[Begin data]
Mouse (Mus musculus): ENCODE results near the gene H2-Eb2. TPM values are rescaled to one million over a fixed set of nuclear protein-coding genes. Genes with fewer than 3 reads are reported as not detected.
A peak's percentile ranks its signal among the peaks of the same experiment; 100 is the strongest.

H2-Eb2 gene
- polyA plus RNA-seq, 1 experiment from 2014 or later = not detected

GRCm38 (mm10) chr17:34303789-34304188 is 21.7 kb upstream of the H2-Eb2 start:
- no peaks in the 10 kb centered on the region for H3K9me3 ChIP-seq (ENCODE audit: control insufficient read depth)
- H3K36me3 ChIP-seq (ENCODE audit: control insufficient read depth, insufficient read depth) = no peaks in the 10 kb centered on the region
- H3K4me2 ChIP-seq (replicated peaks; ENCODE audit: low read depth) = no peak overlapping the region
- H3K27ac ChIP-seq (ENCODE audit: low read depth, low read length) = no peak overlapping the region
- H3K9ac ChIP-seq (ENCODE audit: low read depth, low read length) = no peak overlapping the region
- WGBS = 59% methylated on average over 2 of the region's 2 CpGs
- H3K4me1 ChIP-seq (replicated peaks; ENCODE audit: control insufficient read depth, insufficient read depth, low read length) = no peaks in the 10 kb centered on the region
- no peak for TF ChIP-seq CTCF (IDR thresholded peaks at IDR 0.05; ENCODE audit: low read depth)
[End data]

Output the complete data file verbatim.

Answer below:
Mouse (Mus musculus): ENCODE results near the gene H2-Eb2. TPM values are rescaled to one million over a fixed set of nuclear protein-coding genes. Genes with fewer than 3 reads are reported as not detected.
A peak's percentile ranks its signal among the peaks of the same experiment; 100 is the strongest.

H2-Eb2 gene
- polyA plus RNA-seq, 1 experiment from 2014 or later = not detected

GRCm38 (mm10) chr17:34303789-34304188 is 21.7 kb upstream of the H2-Eb2 start:
- no peaks in the 10 kb centered on the region for H3K9me3 ChIP-seq (ENCODE audit: control insufficient read depth)
- H3K36me3 ChIP-seq (ENCODE audit: control insufficient read depth, insufficient read depth) = no peaks in the 10 kb centered on the region
- H3K4me2 ChIP-seq (replicated peaks; ENCODE audit: low read depth) = no peak overlapping the region
- H3K27ac ChIP-seq (ENCODE audit: low read depth, low read length) = no peak overlapping the region
- H3K9ac ChIP-seq (ENCODE audit: low read depth, low read length) = no peak overlapping the region
- WGBS = 59% methylated on average over 2 of the region's 2 CpGs
- H3K4me1 ChIP-seq (replicated peaks; ENCODE audit: control insufficient read depth, insufficient read depth, low read length) = no peaks in the 10 kb centered on the region
- no peak for TF ChIP-seq CTCF (IDR thresholded peaks at IDR 0.05; ENCODE audit: low read depth)